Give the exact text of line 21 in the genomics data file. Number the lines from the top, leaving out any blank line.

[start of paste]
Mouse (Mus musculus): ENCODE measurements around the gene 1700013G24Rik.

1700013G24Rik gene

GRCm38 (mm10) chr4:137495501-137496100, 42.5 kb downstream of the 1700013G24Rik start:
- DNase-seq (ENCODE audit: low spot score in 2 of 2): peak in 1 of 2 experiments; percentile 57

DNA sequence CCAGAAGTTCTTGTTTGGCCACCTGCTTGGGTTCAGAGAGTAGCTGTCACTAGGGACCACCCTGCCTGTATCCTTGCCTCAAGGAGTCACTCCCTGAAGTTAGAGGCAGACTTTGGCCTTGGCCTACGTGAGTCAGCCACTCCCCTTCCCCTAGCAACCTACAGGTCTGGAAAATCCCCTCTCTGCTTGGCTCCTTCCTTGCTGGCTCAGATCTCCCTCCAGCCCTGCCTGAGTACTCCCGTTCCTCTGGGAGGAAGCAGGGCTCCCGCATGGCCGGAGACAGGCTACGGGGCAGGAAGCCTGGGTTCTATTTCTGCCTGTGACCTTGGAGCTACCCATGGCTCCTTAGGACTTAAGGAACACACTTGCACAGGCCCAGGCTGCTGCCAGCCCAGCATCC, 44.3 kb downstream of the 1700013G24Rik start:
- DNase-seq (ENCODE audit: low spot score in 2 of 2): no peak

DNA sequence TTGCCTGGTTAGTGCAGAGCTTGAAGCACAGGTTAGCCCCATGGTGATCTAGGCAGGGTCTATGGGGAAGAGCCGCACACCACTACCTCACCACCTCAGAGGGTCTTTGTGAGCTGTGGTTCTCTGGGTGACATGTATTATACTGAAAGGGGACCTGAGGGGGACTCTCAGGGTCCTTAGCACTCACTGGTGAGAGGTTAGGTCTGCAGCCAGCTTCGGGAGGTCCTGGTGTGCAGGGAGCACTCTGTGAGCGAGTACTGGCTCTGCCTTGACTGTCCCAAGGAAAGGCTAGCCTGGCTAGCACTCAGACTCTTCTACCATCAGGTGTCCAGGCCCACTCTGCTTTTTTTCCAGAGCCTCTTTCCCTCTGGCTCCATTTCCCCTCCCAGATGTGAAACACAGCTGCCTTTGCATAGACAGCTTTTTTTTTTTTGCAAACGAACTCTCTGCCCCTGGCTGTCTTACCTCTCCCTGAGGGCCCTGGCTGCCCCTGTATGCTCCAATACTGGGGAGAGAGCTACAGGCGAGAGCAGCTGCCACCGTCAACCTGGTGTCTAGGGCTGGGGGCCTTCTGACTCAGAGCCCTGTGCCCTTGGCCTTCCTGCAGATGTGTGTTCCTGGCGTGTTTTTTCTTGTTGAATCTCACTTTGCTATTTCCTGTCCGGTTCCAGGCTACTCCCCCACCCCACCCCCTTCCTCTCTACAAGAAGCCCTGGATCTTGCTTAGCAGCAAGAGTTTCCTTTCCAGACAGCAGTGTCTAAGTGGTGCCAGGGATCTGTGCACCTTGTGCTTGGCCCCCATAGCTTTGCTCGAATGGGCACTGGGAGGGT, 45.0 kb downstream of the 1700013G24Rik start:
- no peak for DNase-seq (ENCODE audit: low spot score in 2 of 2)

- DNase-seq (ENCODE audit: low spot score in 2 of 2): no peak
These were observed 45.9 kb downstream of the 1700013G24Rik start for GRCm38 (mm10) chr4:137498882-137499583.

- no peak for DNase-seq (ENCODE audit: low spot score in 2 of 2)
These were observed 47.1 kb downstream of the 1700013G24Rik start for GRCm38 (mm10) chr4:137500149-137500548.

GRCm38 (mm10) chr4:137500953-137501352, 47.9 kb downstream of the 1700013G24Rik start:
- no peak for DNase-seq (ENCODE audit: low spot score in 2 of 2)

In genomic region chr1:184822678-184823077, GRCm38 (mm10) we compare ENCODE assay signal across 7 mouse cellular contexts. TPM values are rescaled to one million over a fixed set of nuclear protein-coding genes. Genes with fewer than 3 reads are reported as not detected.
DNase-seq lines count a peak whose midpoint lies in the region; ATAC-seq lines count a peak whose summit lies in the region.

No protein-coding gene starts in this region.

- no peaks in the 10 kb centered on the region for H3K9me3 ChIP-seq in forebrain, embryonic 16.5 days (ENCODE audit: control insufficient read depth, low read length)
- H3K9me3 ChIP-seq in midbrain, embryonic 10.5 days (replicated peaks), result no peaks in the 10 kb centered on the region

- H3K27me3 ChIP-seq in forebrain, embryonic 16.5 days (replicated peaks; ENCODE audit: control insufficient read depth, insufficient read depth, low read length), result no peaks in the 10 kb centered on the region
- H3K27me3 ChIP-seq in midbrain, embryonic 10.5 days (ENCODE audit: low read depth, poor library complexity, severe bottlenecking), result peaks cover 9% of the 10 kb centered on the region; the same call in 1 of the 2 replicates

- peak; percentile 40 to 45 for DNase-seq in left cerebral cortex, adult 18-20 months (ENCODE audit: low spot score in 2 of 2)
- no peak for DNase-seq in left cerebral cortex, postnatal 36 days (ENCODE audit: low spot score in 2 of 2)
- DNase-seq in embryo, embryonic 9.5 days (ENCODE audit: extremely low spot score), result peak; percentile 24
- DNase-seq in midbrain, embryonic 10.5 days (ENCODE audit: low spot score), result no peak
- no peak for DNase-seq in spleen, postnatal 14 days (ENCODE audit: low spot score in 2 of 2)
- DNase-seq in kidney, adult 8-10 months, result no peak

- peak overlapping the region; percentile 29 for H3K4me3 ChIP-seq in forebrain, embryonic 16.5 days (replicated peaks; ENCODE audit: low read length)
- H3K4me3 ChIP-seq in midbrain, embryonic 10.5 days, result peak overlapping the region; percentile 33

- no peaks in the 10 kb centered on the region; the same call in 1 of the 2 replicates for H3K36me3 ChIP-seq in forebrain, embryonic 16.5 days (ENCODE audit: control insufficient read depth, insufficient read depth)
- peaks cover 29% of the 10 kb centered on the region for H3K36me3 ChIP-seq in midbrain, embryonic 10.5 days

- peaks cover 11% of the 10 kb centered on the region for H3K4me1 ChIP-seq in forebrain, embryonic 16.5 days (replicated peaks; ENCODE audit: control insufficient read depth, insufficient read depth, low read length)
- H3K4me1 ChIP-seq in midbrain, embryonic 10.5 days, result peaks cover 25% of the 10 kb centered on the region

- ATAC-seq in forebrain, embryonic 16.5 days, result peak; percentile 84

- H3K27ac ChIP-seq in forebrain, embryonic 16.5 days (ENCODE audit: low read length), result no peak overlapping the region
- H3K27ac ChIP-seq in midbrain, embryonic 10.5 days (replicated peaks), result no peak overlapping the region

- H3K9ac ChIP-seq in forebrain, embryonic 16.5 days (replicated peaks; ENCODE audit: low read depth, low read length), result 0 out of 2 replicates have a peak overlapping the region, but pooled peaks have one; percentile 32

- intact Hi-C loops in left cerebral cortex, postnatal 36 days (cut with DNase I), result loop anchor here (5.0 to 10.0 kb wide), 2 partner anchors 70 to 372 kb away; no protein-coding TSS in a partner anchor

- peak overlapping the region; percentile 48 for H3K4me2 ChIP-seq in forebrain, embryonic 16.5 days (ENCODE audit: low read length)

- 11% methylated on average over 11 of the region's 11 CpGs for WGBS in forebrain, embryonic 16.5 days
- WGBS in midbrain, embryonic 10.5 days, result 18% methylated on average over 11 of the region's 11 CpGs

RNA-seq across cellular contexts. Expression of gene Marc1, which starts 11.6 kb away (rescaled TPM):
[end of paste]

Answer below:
- H3K27me3 ChIP-seq in midbrain, embryonic 10.5 days (ENCODE audit: low read depth, poor library complexity, severe bottlenecking), result peaks cover 9% of the 10 kb centered on the region; the same call in 1 of the 2 replicates